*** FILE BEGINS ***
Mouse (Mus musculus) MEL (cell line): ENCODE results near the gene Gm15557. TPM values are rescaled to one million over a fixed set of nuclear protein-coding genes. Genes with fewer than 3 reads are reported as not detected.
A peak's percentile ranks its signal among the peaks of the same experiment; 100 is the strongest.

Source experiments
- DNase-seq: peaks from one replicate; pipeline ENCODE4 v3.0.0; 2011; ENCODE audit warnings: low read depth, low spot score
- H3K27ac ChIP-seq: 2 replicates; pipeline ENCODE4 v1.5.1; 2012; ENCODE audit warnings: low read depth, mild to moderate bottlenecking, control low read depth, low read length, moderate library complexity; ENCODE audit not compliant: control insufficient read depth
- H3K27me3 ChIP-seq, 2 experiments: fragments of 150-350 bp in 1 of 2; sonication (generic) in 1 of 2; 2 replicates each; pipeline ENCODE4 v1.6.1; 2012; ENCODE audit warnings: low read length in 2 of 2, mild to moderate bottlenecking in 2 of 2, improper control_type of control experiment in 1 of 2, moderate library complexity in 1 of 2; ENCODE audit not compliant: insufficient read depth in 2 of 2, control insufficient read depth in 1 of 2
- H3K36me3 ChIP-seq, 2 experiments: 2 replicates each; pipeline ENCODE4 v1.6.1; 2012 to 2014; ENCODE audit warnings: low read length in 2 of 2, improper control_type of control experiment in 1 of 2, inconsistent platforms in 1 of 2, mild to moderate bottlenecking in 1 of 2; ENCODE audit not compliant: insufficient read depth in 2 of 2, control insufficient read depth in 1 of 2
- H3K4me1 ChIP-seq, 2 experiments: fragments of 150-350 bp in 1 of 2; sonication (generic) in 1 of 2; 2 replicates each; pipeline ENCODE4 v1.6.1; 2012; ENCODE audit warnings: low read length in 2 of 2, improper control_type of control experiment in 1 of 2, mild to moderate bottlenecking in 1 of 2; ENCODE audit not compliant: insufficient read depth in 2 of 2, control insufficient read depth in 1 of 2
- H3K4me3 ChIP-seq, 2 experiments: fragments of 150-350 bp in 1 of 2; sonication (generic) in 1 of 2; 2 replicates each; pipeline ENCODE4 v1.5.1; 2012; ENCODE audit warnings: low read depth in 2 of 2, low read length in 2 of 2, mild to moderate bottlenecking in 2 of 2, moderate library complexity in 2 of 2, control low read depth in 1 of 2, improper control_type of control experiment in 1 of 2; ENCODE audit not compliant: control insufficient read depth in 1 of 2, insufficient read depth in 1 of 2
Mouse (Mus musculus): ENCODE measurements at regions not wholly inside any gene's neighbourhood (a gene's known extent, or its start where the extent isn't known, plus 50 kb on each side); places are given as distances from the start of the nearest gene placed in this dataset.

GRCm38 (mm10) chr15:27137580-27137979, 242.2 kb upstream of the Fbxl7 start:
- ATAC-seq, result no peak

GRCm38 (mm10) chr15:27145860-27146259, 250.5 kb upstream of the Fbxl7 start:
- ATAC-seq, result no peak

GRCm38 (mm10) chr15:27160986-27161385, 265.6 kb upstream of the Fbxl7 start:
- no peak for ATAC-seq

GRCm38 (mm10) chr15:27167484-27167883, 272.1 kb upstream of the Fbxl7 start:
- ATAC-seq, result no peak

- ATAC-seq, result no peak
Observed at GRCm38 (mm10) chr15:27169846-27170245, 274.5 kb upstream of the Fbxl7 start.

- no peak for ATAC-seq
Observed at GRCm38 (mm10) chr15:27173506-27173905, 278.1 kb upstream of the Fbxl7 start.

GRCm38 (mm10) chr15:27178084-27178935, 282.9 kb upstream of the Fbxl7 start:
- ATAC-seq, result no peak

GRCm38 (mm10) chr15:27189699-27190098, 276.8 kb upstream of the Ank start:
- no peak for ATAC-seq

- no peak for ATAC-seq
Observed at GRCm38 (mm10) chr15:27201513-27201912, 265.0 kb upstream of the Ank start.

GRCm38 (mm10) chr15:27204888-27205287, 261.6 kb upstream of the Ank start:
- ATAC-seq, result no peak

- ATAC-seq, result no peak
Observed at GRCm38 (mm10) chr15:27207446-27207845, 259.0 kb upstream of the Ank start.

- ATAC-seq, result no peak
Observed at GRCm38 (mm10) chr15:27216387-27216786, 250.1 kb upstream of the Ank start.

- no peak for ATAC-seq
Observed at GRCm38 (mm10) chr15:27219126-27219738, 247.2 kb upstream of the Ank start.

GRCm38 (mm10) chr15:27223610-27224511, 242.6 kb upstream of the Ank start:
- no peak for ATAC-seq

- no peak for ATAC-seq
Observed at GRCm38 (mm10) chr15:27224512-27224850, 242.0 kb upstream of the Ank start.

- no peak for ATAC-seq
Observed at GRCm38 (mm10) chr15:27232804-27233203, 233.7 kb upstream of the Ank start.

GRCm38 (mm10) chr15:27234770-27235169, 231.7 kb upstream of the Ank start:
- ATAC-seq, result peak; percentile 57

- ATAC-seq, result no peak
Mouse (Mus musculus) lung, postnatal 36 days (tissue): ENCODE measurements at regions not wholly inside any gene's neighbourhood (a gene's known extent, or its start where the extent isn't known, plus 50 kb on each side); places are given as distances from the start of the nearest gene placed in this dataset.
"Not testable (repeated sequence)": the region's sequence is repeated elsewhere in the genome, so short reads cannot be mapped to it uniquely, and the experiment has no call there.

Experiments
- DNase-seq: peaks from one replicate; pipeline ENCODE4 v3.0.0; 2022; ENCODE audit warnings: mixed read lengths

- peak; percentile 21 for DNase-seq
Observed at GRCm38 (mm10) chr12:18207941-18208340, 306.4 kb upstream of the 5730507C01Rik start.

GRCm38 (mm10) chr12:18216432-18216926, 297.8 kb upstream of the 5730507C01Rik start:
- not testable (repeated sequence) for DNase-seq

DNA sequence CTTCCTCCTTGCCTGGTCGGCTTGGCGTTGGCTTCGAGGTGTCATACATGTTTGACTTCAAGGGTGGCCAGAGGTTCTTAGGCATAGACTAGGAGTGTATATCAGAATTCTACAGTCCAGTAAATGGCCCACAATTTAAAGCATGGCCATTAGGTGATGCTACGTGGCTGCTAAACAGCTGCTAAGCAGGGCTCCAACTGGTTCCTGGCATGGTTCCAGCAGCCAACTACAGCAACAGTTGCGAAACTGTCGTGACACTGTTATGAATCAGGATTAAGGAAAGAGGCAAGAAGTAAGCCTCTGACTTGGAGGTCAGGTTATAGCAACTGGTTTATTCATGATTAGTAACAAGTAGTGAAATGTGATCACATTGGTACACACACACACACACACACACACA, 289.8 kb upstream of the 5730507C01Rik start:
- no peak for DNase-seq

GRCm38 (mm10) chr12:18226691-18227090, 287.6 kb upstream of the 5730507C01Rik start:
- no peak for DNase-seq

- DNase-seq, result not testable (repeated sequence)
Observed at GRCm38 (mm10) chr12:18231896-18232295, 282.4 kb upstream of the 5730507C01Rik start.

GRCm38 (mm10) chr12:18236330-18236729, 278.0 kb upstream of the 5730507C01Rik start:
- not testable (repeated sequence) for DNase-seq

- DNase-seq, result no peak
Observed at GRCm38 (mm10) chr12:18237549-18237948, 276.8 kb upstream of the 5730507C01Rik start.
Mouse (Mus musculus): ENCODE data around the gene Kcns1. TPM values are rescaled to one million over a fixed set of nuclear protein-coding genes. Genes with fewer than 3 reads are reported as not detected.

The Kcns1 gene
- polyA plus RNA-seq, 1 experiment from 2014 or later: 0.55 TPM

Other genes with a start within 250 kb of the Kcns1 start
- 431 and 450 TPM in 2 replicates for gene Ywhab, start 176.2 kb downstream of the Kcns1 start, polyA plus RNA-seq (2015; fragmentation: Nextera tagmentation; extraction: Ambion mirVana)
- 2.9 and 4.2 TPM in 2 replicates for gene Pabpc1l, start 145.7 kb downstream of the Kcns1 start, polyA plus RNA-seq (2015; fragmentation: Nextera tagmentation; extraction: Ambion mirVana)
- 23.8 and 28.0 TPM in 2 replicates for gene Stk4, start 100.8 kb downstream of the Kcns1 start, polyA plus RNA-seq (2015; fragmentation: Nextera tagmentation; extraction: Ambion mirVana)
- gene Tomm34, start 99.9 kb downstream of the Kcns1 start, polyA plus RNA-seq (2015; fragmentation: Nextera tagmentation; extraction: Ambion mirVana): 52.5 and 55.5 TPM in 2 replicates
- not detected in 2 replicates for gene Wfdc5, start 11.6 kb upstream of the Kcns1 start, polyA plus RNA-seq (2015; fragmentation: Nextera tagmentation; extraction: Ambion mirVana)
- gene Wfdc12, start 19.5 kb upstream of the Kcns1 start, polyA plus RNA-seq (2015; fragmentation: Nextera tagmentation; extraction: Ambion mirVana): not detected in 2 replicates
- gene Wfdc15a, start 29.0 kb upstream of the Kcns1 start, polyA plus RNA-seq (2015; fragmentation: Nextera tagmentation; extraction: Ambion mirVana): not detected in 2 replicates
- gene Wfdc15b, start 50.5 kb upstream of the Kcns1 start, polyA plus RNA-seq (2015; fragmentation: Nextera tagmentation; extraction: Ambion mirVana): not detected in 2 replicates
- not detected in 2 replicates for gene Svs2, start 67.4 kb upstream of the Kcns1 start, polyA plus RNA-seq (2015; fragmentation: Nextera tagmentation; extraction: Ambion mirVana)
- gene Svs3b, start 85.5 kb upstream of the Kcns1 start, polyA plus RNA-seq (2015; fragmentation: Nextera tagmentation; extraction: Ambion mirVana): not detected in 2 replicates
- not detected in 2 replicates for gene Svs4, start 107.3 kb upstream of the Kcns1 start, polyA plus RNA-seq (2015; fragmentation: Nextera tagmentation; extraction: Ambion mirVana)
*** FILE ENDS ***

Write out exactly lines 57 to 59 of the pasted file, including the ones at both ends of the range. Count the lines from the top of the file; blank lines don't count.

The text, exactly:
- no peak for DNase-seq

- DNase-seq, result not testable (repeated sequence)
Observed at GRCm38 (mm10) chr12:18231896-18232295, 282.4 kb upstream of the 5730507C01Rik start.